Nine radical ways to reform the land market

August 28, 2018 / Isla MacFarlane
Nine radical ways to reform the land market

The Progressive Policy Think Tank has called for an urgent reform of the land market, citing figures which suggest a plot of land now accounts for 70% of a property’s value.

Land is an essential factor in all economic activity but, if it is not properly managed and regulated, it can play a destabilising role in the housing market and the wider economy, the left-leaning think tank said in a recent report.

The UK’s dysfunctional land market and soaring land values have helped drive growing wealth inequality, create the conditions for a broken housing market, and are a root cause of an unproductive and unstable economy, it claimed.

If that isn’t enough to convince you, it even quotes Winston Churchill, who once said that a landowner “renders no service to the community, he contributes nothing to the general welfare, he contributes nothing to the process from which his own enrichment is derived.”

Reform of the land market must therefore be focused on reducing the financial speculation that occurs in land and sharing the benefits of increases in land values for the benefit of the public good, the report concludes. It suggests:

  • The government should reform compulsory purchase laws to allow local authorities and public bodies to buy land at a fair value that enables the delivery of high quality development.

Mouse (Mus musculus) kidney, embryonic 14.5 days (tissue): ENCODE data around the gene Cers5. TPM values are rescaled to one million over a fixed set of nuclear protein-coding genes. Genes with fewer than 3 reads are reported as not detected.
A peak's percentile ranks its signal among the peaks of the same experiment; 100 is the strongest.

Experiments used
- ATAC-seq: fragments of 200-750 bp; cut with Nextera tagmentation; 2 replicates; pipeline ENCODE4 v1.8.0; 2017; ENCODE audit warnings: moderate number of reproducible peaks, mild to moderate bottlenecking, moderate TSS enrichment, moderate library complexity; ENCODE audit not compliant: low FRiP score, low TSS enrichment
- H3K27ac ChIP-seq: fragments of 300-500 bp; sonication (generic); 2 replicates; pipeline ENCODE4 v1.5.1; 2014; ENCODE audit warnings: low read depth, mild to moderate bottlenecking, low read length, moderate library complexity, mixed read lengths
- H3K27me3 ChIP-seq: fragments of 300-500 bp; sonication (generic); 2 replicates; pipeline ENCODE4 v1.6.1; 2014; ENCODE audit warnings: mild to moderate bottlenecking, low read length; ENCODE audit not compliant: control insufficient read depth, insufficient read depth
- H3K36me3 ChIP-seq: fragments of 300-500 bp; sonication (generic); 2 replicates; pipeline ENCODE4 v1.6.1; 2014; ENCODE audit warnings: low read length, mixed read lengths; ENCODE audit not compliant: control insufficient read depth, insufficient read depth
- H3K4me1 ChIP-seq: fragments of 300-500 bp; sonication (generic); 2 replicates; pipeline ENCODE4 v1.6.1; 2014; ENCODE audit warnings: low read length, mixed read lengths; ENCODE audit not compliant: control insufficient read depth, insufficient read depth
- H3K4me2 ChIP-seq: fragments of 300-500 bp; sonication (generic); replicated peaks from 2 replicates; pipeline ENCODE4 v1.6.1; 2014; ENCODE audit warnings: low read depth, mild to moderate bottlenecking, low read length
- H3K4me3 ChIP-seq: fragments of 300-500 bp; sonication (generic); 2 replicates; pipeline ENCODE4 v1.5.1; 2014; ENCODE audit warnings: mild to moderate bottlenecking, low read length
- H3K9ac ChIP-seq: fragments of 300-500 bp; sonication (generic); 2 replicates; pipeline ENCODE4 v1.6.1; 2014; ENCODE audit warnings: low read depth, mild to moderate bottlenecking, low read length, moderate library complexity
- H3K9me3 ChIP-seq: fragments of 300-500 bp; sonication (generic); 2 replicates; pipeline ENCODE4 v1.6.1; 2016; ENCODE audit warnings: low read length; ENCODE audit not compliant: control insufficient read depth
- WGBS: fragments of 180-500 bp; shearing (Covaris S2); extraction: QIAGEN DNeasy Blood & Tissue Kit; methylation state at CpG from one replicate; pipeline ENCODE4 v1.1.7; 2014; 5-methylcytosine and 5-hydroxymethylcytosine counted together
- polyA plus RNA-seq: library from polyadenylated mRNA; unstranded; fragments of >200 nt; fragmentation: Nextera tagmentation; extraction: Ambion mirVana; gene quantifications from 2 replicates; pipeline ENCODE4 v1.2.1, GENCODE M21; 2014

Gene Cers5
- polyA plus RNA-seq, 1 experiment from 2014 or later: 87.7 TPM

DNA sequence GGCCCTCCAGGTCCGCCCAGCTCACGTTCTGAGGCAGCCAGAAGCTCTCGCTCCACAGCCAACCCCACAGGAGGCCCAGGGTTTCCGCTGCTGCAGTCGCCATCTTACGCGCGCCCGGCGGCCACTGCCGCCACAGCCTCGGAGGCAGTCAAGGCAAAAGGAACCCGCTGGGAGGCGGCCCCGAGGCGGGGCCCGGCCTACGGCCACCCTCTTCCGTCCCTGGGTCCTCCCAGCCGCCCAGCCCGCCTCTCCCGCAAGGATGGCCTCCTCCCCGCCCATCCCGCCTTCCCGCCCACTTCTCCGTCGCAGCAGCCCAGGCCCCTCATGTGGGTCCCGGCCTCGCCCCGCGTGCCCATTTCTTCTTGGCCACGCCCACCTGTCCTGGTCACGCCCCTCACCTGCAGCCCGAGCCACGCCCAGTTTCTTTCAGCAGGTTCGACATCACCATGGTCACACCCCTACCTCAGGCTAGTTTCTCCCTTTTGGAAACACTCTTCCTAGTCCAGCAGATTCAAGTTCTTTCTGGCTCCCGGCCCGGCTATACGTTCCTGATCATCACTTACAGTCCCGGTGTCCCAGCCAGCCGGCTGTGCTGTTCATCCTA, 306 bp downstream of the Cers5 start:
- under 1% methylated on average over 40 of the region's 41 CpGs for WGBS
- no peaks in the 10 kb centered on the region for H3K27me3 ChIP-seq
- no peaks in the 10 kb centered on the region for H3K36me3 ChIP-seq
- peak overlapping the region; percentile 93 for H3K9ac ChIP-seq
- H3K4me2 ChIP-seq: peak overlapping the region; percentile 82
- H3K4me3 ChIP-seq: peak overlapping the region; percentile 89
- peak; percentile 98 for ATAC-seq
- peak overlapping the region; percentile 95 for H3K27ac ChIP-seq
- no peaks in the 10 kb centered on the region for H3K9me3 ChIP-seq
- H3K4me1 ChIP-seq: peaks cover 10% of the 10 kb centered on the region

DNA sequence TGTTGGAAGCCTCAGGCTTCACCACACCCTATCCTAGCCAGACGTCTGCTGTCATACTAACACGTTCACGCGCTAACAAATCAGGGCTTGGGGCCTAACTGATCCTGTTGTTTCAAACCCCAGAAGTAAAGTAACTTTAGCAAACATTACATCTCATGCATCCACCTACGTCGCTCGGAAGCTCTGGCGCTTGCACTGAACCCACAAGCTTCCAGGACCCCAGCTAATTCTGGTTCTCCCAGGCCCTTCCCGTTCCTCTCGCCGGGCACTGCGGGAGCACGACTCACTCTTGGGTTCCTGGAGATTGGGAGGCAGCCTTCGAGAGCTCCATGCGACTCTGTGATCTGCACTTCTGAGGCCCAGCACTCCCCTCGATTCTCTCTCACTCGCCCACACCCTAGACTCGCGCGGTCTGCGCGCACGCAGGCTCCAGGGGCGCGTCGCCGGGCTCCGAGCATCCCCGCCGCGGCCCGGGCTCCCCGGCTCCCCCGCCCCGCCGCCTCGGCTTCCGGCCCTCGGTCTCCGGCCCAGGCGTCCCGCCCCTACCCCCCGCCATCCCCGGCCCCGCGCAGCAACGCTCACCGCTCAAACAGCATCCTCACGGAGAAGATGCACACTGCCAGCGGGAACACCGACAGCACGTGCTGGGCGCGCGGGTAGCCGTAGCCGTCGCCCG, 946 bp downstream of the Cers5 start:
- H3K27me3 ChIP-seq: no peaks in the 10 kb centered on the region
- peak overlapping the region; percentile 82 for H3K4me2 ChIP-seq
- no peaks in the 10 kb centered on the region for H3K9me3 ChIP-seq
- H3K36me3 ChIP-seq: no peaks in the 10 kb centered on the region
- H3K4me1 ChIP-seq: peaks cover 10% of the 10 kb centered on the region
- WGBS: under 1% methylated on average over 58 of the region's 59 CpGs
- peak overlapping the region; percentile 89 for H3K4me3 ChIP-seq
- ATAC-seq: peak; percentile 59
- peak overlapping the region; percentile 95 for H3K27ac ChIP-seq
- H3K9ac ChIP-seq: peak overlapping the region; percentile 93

• The government should give planning authorities in England the powers to ‘zone’ areas of land for development and freeze its price close to its current use value, as happens in Germany.
  • The fire-sale of public land to the highest bidder should be ended. Public land should instead be prioritised for the delivery of genuinely affordable and high-quality developments.
  • The cap on local authority borrowing to finance housebuilding in England should be abolished.
  • The government should exempt borrowing for council housing under its measure for calculating UK debt, bringing the country in line with the accepted international criteria which does not include council housebuilding.
  • Government should set new guidelines in England for the minimum proportion of new housing developments which must be genuinely affordable.
  • The government should introduce an annual property tax to replace council tax and eventually stamp duty.
  • The government should introduce a land value tax to replace business rates. A land value tax on business land would be the most economically efficient means of taxing commercial land. It would support, rather than deter, productive investment; it would capture some of the unearned windfalls from the ownership of land; and it would reduce incentives for further speculation
  • The government should reform macroprudential policy, both to counter systemic risk and limit house price inflation.

“The proposals set out in this paper for regulating our land and housing market, and for a more progressive taxation system focused on land, are a first step in ensuring that the unearned ‘economic rents’ which arise from landownership are shared for the public good,” the report said. “Our proposals will reduce speculation in land, lead to a decrease in wealth inequality, and allow for a greater focus on productive economic investment.

“They will also help to create a better-functioning housing market, capable of delivering the number of homes we need to meet demand, particularly genuinely affordable homes. Together, our proposals will make for a stronger, more just and prosperous economy.”

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